If you’re in the market for a family hauler and you’re a diehard member of the three-pedal rowing team, your options aren’t that open. It’s been years since a compact crossover was offered in America with a manual gearbox, and larger recently-produced two-row units are out of the question. Or are they?
Welcome to weird spec, a recurring series where I go over some of the more mundane oddities of the automotive world. It’s easy to tick off great options on great cars, but those who tick off strange options on normal cars deserve credit too.
Believe it or not, the second-generation Kia Sorento was briefly offered with a six-speed manual gearbox, albeit with limitations. For instance, you won’t get body-color mirrors, or a rear armrest, or really anything truly fancy. However, air-conditioning, power locks, power windows, and a stereo with Bluetooth, a USB port and an auxiliary input all come standard, as do 17-inch alloy wheels.
The interior still looks reasonably nice today. It’s hard to beat three rotary knobs for HVAC controls and although glossy dark trim isn’t to everyone’s taste, those looking to defend piano black and its ilk will enjoy the Sorento’ interior. It’s easy to see why so many people bought this generation of Kia’s midsize crossover given the modern amenities and spaciousness. Granted, you won’t find a dashtop digital clock on most new cars, nor will you find the other oddity located in the center console.
See that? A manual handbrake, easy to adjust and prime for snowy shenanigans. It’s even console-mounted as opposed to the foot-actuated arrangements often seen in manual crossovers. You might even need it in an emergency case, given the big elephant in the room. Yes, these manual Sorentos are all equipped with a port-injected variant of the much-maligned Theta II engine known for rod knock and the occasional fire. To make matters worse, Kia hasn’t yet covered these vehicles under recall, although NHTSA investigators are looking into engine failures on 2011 Sorentos. Stranger still, the 2012 Sorento with the same 2.4-liter port-injected four-cylinder engine falls under recall, as does the 2012 Sportage with its port-injected engine built in South Korea. It’s worth noting that engine failures don’t appear to be as widely-reported on models with multi-port injection as they are on models with direct injection, yet they still can happen.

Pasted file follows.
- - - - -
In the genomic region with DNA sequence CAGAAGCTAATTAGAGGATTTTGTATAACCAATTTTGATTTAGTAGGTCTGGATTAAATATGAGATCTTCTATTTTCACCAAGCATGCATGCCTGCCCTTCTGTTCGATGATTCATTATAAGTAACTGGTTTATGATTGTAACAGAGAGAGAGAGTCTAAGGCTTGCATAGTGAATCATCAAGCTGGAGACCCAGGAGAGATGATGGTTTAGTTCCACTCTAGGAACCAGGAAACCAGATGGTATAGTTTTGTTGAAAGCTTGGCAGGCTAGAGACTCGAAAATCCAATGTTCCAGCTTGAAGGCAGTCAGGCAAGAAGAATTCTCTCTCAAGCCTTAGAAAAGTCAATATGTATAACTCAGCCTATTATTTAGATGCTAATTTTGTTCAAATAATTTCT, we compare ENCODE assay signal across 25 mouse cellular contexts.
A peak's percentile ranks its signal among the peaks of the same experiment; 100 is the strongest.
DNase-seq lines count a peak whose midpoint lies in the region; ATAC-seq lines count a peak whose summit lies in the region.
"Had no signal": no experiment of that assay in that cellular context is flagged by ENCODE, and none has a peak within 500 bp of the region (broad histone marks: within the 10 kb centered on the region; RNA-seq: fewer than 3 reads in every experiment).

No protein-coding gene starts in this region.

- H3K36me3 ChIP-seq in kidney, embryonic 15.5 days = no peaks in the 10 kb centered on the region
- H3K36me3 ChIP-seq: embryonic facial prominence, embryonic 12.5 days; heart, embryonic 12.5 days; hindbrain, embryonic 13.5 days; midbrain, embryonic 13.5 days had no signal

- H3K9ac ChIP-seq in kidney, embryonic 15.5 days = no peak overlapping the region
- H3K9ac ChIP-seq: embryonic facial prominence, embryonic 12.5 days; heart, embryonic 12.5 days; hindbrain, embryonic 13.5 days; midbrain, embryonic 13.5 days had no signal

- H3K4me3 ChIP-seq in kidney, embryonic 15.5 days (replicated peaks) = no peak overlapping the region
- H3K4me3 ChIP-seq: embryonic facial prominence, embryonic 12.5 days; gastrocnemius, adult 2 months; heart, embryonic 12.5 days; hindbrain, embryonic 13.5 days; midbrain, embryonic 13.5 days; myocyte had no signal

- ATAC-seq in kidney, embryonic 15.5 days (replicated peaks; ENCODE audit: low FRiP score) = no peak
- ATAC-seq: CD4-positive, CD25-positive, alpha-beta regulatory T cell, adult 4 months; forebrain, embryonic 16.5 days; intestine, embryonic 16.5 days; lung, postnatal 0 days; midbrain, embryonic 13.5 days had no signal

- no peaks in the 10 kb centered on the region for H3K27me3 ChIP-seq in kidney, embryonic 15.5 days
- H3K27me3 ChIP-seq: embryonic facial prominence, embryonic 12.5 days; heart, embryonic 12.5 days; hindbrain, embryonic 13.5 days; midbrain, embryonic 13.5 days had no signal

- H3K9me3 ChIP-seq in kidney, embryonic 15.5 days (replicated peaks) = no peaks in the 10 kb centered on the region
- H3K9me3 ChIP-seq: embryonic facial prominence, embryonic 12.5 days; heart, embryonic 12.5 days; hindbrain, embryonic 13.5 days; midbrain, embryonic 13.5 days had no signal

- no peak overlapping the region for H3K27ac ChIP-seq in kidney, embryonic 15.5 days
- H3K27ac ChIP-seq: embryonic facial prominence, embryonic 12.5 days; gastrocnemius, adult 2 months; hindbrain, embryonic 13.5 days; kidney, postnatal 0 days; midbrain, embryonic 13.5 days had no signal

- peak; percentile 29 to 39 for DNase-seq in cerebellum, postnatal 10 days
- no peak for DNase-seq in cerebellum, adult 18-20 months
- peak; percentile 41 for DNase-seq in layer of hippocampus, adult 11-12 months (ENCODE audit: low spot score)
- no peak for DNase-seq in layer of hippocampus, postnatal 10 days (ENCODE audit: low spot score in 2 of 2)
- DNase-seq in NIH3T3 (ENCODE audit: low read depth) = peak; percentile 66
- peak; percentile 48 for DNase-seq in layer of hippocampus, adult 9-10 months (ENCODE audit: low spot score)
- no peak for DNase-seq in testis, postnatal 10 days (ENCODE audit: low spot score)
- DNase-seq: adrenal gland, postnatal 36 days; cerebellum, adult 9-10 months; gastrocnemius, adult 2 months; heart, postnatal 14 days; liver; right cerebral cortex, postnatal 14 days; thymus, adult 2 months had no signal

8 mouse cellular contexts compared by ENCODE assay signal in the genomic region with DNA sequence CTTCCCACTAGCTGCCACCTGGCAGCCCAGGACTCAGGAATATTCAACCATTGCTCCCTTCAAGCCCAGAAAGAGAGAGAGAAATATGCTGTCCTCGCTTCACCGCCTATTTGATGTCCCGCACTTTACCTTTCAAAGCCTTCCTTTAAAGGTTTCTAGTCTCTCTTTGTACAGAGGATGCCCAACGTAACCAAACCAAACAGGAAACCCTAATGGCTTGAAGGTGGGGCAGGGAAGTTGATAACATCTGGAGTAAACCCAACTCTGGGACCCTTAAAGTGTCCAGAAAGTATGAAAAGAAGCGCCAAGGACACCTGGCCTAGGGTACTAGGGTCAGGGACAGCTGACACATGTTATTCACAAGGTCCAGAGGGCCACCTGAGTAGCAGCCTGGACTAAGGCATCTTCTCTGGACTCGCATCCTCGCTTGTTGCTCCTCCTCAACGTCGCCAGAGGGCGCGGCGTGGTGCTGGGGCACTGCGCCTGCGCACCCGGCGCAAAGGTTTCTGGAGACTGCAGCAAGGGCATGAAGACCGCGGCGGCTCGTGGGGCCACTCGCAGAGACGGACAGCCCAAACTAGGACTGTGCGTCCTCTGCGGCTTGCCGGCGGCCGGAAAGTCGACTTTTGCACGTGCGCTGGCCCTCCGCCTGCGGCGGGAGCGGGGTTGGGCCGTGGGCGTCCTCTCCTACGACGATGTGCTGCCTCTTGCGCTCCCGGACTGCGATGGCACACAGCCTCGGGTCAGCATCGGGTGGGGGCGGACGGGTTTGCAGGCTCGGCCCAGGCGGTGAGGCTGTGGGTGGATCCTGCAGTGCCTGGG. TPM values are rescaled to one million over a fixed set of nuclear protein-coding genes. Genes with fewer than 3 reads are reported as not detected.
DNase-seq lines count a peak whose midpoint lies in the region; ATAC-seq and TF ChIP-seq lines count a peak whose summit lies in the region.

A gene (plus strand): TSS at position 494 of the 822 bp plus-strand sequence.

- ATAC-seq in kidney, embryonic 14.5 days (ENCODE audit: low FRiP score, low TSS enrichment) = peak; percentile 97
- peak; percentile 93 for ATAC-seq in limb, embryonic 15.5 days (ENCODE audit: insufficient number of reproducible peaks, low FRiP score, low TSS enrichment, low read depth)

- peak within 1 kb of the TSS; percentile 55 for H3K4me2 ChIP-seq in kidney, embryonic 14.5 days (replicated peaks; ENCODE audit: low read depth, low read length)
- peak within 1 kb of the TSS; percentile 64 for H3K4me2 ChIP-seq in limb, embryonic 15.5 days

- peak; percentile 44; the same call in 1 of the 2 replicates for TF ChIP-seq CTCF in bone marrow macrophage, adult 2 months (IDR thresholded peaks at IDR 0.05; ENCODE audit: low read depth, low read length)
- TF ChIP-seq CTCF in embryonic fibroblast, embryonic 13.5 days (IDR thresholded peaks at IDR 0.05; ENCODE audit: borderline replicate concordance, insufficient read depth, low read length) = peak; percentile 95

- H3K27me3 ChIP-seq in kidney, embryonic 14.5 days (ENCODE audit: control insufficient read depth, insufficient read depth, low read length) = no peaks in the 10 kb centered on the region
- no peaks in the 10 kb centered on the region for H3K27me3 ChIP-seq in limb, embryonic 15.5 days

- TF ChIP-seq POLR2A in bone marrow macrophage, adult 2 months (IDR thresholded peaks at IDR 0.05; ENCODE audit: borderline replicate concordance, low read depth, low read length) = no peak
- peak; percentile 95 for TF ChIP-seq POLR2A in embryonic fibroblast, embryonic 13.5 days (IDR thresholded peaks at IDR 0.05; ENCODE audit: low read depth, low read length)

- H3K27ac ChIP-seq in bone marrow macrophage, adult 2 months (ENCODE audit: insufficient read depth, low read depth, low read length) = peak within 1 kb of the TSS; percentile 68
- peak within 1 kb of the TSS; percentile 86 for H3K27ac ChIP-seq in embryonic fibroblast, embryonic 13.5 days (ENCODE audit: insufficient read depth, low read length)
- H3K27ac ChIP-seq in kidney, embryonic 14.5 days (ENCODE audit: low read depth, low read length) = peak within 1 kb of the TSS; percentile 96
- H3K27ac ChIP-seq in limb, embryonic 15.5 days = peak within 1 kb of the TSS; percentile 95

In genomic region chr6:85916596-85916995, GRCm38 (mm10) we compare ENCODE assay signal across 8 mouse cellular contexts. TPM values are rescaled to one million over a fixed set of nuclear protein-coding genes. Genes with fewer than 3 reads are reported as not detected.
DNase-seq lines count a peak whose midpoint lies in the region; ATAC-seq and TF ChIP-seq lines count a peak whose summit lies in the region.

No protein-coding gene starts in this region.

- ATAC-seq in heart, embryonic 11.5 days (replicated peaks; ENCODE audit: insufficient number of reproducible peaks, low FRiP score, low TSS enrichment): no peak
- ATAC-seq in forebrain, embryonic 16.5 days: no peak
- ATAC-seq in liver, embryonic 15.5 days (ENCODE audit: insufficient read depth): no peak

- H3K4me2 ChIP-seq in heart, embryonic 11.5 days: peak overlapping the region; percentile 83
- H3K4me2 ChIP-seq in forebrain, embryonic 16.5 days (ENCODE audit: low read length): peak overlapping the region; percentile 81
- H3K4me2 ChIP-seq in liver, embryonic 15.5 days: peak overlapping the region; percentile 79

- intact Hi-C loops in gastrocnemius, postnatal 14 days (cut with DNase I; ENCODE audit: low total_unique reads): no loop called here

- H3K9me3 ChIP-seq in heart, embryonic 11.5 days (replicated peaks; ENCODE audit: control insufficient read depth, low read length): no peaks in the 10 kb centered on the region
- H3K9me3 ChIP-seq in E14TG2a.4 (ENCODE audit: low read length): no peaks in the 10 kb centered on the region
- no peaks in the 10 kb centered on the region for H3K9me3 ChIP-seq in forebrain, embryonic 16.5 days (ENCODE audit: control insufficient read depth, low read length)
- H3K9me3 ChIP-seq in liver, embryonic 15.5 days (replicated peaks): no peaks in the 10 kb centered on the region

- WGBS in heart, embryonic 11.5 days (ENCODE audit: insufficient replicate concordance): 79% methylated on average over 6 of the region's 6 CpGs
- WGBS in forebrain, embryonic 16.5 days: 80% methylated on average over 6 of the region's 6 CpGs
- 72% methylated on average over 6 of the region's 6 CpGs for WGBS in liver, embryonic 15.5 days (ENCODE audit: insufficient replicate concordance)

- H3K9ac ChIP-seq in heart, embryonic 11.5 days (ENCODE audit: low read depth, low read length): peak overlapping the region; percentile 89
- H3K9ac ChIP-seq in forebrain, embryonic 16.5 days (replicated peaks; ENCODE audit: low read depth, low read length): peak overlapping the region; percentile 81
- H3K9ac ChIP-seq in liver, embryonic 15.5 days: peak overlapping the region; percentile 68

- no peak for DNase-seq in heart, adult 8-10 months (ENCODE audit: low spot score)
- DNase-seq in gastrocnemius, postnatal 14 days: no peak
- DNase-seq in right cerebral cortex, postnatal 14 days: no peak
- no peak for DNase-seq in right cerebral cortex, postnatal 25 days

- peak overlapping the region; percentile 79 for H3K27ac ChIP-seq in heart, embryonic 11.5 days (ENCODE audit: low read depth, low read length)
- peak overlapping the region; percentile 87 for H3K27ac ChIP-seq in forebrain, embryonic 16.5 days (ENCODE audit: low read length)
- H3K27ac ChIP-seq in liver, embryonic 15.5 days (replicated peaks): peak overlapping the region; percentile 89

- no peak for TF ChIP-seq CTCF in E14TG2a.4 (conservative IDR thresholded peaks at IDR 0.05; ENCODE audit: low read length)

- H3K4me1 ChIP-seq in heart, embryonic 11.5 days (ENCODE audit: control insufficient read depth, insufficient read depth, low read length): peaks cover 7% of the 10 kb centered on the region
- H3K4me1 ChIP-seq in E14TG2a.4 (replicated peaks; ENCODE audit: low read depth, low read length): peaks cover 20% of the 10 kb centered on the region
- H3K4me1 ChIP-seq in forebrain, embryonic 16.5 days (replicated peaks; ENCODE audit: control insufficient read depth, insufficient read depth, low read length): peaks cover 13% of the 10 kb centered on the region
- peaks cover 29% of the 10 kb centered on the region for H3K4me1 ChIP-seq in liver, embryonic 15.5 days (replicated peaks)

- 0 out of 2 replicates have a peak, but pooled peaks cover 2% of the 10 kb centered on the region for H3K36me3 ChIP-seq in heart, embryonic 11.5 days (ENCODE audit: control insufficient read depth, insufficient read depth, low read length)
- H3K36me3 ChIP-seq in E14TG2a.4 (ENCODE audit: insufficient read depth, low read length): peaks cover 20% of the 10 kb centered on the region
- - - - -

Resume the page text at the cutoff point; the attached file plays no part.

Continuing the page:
At the same time, 175 horsepower at 6,000 rpm in a crossover weighing roughly 3,500 pounds doesn’t sound like it would have thrilling acceleration, and EPA fuel economy is slightly worse than on automatic models. Figure 20 mpg city, 26 on the highway, and 22 combined.
Because the manual is limited to the base model, the Venn Diagram of midsize crossover buyers and manual gearbox enthusiasts is almost two separate circles, and the engines in these manual Sorentos could exit stage left at any moment, these things are relatively cheap. I say relatively because the used car market is absolutely insane right now. Sure, the one I’ve swiped the photographs of is listed for $8,000, but here’s one with 139,836 miles on it up for sale at a Ford dealership for $6,500.
I don’t think I’d advise buying a manual Kia Sorento, but I’m glad they exist. They’re true spec sheet oddities that make virtually no sense given the target market and yet still got made. Even if Kia only sold a handful, traffic’s slightly more interesting when you consider someone might be driving a three-pedal midsize crossover.
Lead photo credit: Seller/Autotrader